TWO POEMS

Louie Leyson

ISSUE THIRTEEN | FALL 2019

thank u Rihanna

 

when Rihanna said do my tits 

bother you? they’re covered in Swarovski crystals

 

girl! to all those white reporters in smoky 

black eyeshadow & baby pink fur stole, head 

 

tilting like a soft gazelle, body a studded 

brown comet in motion, her laugh the laugh 

 

of furious Medusa with serpents whittled down 

to quick flashes of light, open grin

 

a glossy fish gone swimming through my blue

maze of blood to heal something deep 

 

& nameless inside me, I took that moment 

in my mouth & swallowed it 

 

like medicine. there’s something about 

the cosmos mapped onto a woman’s

 

tits that makes girls dream of turning

themselves into incandescence. 

 

in another timeline I too throw my head back

& laugh, 250,000 Swarovski crystals sewn

 

across the copper landscape of my body,

a glittering aftermath of meteorites, 

 

a girl-shaped disco ball reflecting enough 

camera flash to lose the importance 

 

of flesh, to become nothing else 

but multiplicities of daylight. 

inheritance of glaciers 

 

i.

my Lolo was framing his mother / in sunlight strokes, brush-to-long-dimness of salakot’s shadow / falling over the piña fabric / of her humble baro't saya / when the Japanese entered / without knocking / & slung him like a rice sack / over their shoulders 

 

/ to cage him on a lonely ship / to christen him anew / painter turned forger 

 

/ of mickey mouse pesos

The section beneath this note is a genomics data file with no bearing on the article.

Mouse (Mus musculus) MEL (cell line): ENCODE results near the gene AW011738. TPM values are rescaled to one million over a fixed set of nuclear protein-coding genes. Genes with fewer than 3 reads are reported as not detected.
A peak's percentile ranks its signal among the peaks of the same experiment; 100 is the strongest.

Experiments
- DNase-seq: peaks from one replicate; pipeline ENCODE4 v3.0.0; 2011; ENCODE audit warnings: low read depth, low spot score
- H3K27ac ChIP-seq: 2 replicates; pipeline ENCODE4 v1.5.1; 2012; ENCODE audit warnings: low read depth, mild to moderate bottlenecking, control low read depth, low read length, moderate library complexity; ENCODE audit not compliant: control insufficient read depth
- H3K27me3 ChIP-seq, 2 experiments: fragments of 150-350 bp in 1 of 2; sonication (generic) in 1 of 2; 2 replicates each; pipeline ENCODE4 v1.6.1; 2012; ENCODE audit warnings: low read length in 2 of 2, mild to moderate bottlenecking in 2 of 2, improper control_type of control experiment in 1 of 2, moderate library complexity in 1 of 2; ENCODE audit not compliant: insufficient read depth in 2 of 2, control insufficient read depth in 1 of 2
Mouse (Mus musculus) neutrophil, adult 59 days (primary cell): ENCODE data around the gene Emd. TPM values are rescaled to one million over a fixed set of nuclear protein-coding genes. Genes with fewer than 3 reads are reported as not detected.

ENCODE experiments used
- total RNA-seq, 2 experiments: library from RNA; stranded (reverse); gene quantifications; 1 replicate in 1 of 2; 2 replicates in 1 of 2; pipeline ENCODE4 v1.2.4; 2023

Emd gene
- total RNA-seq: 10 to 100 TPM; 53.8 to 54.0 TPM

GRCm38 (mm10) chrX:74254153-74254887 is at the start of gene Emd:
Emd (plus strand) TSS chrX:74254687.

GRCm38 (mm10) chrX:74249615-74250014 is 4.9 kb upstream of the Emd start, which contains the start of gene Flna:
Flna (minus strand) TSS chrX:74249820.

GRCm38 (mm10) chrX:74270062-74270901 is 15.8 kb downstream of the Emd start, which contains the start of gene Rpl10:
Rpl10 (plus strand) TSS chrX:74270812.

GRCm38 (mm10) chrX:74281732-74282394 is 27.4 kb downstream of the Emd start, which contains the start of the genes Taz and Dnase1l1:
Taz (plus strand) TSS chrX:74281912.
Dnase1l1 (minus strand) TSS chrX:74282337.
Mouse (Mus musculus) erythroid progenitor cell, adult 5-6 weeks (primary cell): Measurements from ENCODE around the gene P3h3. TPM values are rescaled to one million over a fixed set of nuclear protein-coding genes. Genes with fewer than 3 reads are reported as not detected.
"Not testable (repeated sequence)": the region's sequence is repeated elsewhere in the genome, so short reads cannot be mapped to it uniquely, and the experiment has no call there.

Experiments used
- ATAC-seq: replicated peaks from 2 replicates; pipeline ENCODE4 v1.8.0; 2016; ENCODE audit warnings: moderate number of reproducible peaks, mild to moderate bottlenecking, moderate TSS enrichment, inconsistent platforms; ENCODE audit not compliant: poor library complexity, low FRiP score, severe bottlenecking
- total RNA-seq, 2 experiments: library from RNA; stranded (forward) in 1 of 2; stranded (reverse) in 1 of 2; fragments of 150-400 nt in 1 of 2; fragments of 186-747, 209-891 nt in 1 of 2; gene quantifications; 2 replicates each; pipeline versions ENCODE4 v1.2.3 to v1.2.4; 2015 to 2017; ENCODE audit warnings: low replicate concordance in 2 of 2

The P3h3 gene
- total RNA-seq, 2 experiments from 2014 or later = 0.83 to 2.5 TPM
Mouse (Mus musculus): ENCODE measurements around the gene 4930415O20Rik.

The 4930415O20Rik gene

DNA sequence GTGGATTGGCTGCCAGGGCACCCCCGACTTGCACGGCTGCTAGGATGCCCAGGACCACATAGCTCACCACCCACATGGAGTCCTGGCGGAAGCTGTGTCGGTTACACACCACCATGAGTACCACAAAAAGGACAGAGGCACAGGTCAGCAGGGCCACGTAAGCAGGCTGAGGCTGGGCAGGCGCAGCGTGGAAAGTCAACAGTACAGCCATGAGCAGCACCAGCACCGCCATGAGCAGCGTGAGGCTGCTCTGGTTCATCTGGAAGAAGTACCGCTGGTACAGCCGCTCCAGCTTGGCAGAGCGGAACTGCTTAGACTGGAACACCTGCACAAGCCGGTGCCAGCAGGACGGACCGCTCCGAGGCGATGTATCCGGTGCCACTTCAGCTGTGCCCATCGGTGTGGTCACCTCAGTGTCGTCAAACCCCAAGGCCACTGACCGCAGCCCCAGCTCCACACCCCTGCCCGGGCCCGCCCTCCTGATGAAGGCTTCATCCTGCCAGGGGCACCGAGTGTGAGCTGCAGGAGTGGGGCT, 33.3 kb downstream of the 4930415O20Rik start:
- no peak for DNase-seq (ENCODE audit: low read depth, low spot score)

ii.

when my windpipe filled with chlorine water / in the 10-foot deep-end of Valcartier / my lungs were phantom-carved by an ocean’s apparition 

 

/ into gaping wound / pillar of salt / winter re-casted as grime & girl-organ / was I drowning 

 

/ or remembering the one before me? / was it my body flailing

 

/ toward my Lolo’s shape?

 

iii.

is it his ghost who shakes my teeth in December? / my skin is brown and so was my Lolo’s / brown meaning: possessed by summer / so take my rawness / my glaciers / my arms gone pale 

 

/ send me seraphs / send me scorching / deliver me a mouth that I could die inside the heat of / only then will I stop shouting / my ancestral terror 

 

/ of dampness / below-zero / & boats I’ve never 

/ leapt from

Louie Leyson is a Filipina-Canadian writer based in Vancouver. She currently studies literature as an undergrad at the University of British Columbia.

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